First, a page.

A one hundred mile time trial has always sounded a bit like torture to me. Mental torture, with a side order of back pain and complementary saddle sores. Yet today I finally finished by first century time trial.
Up until 2014, I always had the excuse that I’d never actually ridden 100 miles, but a couple of Majorca trips later and I’m well past that justification. A century ride with the benefit of drafting and coffee stops, however, is something very different to a century ride on your own with an occasional road side bottle swap and the hum of your aero helmet for company, so I still wasn’t planning on attempting the 100 this year.
Then when I discovered my boredom busting plans to play the triathlon game this year were going to be punctuated with misery inducing running injuries, I decided to kill the 10-and-25-mile-time-trial boredom with new challenges – namely, assorted open water swims and my biggest nemesis – the 100 mile time trial.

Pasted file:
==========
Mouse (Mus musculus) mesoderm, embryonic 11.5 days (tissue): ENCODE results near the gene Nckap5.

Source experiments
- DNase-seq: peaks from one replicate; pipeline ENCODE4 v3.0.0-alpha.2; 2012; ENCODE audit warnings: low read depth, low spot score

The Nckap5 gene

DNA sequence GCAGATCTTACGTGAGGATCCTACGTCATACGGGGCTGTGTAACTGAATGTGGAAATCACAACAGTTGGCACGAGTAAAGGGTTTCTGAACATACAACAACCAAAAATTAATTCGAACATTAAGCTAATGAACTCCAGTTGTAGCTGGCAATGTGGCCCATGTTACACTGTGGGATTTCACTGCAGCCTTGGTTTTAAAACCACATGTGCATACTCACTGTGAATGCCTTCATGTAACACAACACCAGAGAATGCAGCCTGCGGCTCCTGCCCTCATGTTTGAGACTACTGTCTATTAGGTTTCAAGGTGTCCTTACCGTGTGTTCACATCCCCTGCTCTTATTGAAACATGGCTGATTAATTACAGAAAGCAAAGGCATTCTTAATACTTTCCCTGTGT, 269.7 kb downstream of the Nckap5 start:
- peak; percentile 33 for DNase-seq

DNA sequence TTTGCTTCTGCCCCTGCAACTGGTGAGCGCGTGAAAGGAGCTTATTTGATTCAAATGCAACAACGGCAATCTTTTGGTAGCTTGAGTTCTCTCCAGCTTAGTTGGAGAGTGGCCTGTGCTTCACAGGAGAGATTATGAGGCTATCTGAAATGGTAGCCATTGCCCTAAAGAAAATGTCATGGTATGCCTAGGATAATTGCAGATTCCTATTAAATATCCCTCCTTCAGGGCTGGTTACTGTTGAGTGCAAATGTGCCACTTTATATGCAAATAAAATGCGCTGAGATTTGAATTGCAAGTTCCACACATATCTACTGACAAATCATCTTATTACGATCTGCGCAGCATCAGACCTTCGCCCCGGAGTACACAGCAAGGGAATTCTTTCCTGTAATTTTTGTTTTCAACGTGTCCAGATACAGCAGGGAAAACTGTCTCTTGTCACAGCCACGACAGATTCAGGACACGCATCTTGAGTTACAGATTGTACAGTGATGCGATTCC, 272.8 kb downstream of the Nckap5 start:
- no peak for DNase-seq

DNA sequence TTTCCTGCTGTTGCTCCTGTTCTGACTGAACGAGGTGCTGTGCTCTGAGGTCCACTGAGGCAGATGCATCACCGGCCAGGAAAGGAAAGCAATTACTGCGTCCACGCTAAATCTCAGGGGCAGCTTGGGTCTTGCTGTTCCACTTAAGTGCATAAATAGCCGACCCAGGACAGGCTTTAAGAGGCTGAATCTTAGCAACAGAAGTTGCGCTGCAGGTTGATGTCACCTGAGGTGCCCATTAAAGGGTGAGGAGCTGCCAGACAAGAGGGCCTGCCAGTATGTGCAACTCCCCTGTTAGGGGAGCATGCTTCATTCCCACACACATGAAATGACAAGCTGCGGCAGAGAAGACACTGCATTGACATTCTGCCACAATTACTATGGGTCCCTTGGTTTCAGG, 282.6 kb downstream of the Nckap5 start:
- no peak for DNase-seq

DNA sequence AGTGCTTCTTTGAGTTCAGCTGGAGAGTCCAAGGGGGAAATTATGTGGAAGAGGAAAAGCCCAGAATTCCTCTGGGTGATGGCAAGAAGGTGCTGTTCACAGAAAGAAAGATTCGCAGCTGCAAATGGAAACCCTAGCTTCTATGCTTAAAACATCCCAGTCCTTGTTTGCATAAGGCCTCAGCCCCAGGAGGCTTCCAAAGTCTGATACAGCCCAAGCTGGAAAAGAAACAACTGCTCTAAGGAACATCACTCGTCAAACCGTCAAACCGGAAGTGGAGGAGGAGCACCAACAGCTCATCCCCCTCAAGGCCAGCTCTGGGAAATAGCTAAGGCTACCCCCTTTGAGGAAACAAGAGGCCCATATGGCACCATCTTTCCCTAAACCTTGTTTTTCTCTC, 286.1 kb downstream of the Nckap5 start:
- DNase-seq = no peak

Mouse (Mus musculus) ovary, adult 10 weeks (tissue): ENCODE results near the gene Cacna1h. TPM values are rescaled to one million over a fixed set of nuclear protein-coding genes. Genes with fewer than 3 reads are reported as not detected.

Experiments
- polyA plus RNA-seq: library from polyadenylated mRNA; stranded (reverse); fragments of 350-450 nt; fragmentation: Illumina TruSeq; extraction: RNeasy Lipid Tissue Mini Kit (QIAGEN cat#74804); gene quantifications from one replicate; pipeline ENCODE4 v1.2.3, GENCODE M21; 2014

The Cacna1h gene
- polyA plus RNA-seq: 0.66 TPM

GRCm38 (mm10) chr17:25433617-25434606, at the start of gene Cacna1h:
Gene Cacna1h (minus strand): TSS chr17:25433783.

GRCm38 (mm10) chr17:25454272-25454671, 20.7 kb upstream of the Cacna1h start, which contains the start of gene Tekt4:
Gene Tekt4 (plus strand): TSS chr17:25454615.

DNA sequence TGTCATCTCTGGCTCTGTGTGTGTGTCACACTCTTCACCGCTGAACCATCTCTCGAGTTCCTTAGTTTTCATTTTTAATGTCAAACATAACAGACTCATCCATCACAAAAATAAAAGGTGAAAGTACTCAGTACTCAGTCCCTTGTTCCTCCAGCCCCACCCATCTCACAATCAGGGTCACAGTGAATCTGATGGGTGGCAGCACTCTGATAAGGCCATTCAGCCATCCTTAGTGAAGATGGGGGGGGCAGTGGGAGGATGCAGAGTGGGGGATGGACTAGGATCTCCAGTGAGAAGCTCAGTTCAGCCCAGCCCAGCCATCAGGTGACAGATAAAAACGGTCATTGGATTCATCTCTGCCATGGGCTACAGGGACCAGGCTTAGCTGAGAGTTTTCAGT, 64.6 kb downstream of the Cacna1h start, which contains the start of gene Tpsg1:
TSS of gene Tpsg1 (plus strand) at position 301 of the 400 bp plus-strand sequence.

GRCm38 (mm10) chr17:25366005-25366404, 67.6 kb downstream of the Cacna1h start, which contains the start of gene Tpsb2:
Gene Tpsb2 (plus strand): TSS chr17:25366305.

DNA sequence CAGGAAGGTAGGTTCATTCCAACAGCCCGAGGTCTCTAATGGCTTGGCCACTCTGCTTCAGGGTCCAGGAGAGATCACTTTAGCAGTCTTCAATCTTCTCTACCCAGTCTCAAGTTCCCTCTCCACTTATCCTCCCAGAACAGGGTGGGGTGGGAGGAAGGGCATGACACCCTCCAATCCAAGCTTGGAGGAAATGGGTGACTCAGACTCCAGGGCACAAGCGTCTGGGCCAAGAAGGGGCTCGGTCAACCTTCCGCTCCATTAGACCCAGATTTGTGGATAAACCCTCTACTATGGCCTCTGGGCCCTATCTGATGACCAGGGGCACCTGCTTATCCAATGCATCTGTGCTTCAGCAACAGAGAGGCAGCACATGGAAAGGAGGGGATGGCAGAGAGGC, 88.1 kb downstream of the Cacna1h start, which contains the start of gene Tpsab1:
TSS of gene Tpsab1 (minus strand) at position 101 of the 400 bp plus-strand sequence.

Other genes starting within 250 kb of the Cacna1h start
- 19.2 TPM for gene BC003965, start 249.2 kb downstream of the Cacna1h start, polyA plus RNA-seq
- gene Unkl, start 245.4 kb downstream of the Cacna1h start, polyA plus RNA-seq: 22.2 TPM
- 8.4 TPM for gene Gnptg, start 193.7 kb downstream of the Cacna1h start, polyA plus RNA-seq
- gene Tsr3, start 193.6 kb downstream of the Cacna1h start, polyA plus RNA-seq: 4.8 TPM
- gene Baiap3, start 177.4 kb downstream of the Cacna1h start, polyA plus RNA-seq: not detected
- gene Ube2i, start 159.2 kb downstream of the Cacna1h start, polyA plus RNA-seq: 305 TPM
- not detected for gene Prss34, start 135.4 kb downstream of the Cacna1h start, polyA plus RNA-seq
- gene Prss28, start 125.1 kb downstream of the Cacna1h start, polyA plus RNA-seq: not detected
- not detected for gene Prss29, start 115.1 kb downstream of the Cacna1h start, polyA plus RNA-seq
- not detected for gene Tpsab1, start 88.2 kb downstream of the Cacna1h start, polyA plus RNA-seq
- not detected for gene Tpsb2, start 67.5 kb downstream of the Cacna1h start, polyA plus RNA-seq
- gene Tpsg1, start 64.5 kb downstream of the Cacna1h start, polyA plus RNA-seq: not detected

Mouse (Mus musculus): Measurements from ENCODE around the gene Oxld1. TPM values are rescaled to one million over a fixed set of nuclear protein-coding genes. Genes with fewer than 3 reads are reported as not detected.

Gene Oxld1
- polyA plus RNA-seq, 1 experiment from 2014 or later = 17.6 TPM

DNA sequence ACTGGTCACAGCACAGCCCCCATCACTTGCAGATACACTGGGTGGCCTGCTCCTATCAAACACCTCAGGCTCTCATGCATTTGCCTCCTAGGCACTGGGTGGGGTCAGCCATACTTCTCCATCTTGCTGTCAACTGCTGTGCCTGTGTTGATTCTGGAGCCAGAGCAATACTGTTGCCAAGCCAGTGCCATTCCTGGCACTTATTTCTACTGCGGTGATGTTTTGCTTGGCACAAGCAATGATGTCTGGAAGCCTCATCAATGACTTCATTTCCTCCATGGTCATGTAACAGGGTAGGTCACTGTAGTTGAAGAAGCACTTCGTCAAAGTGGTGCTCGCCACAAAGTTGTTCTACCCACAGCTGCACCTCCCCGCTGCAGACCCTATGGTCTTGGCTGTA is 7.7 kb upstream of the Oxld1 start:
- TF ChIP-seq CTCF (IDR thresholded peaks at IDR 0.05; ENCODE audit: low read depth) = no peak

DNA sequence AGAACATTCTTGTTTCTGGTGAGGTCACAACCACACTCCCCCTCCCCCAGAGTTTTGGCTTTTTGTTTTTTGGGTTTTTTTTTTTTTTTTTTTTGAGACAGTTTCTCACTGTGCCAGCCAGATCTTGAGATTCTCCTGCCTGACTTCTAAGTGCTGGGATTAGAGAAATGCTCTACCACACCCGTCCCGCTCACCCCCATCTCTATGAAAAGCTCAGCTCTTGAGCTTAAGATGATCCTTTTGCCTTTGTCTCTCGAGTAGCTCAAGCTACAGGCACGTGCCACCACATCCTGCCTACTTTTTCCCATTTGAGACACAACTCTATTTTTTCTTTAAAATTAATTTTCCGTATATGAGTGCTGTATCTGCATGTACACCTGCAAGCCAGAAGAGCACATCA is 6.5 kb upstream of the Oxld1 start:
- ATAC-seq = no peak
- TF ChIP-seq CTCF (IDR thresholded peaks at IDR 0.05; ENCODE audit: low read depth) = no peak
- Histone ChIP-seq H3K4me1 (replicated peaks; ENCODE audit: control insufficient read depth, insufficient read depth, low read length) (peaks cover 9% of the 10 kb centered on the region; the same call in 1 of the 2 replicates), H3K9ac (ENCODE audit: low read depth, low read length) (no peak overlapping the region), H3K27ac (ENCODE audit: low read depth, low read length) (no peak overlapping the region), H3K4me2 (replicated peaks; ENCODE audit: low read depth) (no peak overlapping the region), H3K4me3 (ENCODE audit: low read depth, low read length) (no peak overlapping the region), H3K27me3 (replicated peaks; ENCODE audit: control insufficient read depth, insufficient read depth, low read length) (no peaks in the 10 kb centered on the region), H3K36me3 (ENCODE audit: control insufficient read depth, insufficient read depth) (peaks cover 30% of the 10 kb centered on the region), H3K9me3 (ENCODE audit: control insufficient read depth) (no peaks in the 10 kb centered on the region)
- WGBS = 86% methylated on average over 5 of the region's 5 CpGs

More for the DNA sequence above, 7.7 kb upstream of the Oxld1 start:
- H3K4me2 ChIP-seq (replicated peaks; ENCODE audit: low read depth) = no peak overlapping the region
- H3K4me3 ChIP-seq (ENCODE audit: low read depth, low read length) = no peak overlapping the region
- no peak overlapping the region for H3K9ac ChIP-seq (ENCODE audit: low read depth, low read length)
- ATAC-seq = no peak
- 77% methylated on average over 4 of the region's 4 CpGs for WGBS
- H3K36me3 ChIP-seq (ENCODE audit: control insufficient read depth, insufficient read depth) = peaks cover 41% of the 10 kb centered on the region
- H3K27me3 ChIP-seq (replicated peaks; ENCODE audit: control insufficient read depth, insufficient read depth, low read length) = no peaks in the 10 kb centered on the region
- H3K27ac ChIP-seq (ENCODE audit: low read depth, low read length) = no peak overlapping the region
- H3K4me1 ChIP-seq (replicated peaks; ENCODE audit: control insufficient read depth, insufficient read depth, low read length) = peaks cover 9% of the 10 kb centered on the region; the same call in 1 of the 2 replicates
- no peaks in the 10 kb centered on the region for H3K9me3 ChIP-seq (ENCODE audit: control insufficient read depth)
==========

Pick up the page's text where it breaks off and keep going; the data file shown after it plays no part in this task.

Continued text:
Admittedly, deciding all of this in May probably wasn’t ideal. The ideal would be deciding in September, then completing long rides over winter and smashing out some 50s come summer, in the hope of a beautiful marriage between endurance and speed – but ideal and pre-planning is just not my style (look at 2012 – injury, 2013 – road racing attempt, 2014 – back to tri..). What swung it was when someone told me this:
“A 100 is more a mental battle than physical – you’ll discover parts of your brain you didn’t know were there.”
THAT. Exactly that, is what I’m after. I’m never going to be ‘the fastest’, so I’m really more interested in exploring what I CAN do at the moment.